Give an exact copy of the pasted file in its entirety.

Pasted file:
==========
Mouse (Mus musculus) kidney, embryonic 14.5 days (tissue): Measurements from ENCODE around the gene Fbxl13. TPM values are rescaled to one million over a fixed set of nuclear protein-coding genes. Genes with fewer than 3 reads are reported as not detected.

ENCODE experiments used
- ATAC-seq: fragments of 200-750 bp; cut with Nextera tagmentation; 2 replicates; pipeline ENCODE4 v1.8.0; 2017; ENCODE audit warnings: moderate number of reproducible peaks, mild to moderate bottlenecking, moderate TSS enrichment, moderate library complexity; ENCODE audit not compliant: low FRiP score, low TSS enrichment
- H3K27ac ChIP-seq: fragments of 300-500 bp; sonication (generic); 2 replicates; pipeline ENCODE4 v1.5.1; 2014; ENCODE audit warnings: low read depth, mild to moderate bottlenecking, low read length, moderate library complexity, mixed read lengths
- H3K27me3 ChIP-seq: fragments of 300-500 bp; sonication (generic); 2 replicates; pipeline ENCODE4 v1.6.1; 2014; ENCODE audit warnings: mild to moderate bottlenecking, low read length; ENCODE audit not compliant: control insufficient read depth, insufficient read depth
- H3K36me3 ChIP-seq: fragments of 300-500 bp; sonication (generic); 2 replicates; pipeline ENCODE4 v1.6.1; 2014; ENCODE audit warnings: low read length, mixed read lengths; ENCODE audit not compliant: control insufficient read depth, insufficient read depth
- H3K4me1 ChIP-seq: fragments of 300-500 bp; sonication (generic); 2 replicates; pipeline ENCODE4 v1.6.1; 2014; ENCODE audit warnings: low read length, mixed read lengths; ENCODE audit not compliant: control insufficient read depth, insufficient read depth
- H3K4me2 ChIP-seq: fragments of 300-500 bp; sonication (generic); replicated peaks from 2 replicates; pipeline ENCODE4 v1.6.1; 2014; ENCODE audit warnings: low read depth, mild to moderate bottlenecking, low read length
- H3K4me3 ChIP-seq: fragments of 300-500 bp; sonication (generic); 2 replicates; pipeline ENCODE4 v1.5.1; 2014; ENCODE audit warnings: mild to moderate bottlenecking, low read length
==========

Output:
Mouse (Mus musculus) kidney, embryonic 14.5 days (tissue): Measurements from ENCODE around the gene Fbxl13. TPM values are rescaled to one million over a fixed set of nuclear protein-coding genes. Genes with fewer than 3 reads are reported as not detected.

ENCODE experiments used
- ATAC-seq: fragments of 200-750 bp; cut with Nextera tagmentation; 2 replicates; pipeline ENCODE4 v1.8.0; 2017; ENCODE audit warnings: moderate number of reproducible peaks, mild to moderate bottlenecking, moderate TSS enrichment, moderate library complexity; ENCODE audit not compliant: low FRiP score, low TSS enrichment
- H3K27ac ChIP-seq: fragments of 300-500 bp; sonication (generic); 2 replicates; pipeline ENCODE4 v1.5.1; 2014; ENCODE audit warnings: low read depth, mild to moderate bottlenecking, low read length, moderate library complexity, mixed read lengths
- H3K27me3 ChIP-seq: fragments of 300-500 bp; sonication (generic); 2 replicates; pipeline ENCODE4 v1.6.1; 2014; ENCODE audit warnings: mild to moderate bottlenecking, low read length; ENCODE audit not compliant: control insufficient read depth, insufficient read depth
- H3K36me3 ChIP-seq: fragments of 300-500 bp; sonication (generic); 2 replicates; pipeline ENCODE4 v1.6.1; 2014; ENCODE audit warnings: low read length, mixed read lengths; ENCODE audit not compliant: control insufficient read depth, insufficient read depth
- H3K4me1 ChIP-seq: fragments of 300-500 bp; sonication (generic); 2 replicates; pipeline ENCODE4 v1.6.1; 2014; ENCODE audit warnings: low read length, mixed read lengths; ENCODE audit not compliant: control insufficient read depth, insufficient read depth
- H3K4me2 ChIP-seq: fragments of 300-500 bp; sonication (generic); replicated peaks from 2 replicates; pipeline ENCODE4 v1.6.1; 2014; ENCODE audit warnings: low read depth, mild to moderate bottlenecking, low read length
- H3K4me3 ChIP-seq: fragments of 300-500 bp; sonication (generic); 2 replicates; pipeline ENCODE4 v1.5.1; 2014; ENCODE audit warnings: mild to moderate bottlenecking, low read length